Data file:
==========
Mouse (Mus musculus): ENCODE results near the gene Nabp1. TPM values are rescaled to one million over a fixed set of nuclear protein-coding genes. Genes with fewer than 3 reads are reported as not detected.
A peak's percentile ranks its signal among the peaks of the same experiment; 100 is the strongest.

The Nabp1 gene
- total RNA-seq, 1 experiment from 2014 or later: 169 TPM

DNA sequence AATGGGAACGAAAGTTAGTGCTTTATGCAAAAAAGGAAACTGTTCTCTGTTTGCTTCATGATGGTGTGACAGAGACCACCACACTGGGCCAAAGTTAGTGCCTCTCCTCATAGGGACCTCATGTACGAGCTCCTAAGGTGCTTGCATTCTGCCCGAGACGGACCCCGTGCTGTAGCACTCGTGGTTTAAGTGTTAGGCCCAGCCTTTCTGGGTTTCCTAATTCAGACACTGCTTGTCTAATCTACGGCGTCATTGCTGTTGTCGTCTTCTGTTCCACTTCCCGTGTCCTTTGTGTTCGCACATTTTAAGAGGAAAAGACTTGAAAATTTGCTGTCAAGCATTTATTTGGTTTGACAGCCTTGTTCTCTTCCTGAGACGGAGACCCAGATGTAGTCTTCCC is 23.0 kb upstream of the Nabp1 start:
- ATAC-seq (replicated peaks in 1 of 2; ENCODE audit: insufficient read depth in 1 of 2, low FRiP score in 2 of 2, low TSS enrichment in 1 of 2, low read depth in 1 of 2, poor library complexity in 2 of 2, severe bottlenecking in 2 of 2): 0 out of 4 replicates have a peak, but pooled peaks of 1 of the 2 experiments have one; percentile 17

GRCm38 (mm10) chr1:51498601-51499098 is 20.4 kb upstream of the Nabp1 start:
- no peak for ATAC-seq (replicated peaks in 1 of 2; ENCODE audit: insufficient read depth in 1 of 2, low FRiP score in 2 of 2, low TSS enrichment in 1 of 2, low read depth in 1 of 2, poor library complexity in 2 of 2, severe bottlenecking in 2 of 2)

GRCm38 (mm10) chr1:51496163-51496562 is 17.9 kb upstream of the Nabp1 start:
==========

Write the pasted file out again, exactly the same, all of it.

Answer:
Mouse (Mus musculus): ENCODE results near the gene Nabp1. TPM values are rescaled to one million over a fixed set of nuclear protein-coding genes. Genes with fewer than 3 reads are reported as not detected.
A peak's percentile ranks its signal among the peaks of the same experiment; 100 is the strongest.

The Nabp1 gene
- total RNA-seq, 1 experiment from 2014 or later: 169 TPM

DNA sequence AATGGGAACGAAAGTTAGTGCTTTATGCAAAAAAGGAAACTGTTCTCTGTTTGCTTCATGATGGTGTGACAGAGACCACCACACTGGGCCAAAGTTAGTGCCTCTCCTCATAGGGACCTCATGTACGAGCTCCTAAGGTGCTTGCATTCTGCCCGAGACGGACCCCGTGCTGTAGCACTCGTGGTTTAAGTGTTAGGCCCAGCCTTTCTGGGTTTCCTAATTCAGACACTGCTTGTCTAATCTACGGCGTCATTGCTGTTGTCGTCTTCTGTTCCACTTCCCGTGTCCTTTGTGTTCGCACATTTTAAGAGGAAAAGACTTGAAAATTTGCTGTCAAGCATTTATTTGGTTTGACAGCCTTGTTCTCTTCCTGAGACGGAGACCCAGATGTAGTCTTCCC is 23.0 kb upstream of the Nabp1 start:
- ATAC-seq (replicated peaks in 1 of 2; ENCODE audit: insufficient read depth in 1 of 2, low FRiP score in 2 of 2, low TSS enrichment in 1 of 2, low read depth in 1 of 2, poor library complexity in 2 of 2, severe bottlenecking in 2 of 2): 0 out of 4 replicates have a peak, but pooled peaks of 1 of the 2 experiments have one; percentile 17

GRCm38 (mm10) chr1:51498601-51499098 is 20.4 kb upstream of the Nabp1 start:
- no peak for ATAC-seq (replicated peaks in 1 of 2; ENCODE audit: insufficient read depth in 1 of 2, low FRiP score in 2 of 2, low TSS enrichment in 1 of 2, low read depth in 1 of 2, poor library complexity in 2 of 2, severe bottlenecking in 2 of 2)

GRCm38 (mm10) chr1:51496163-51496562 is 17.9 kb upstream of the Nabp1 start: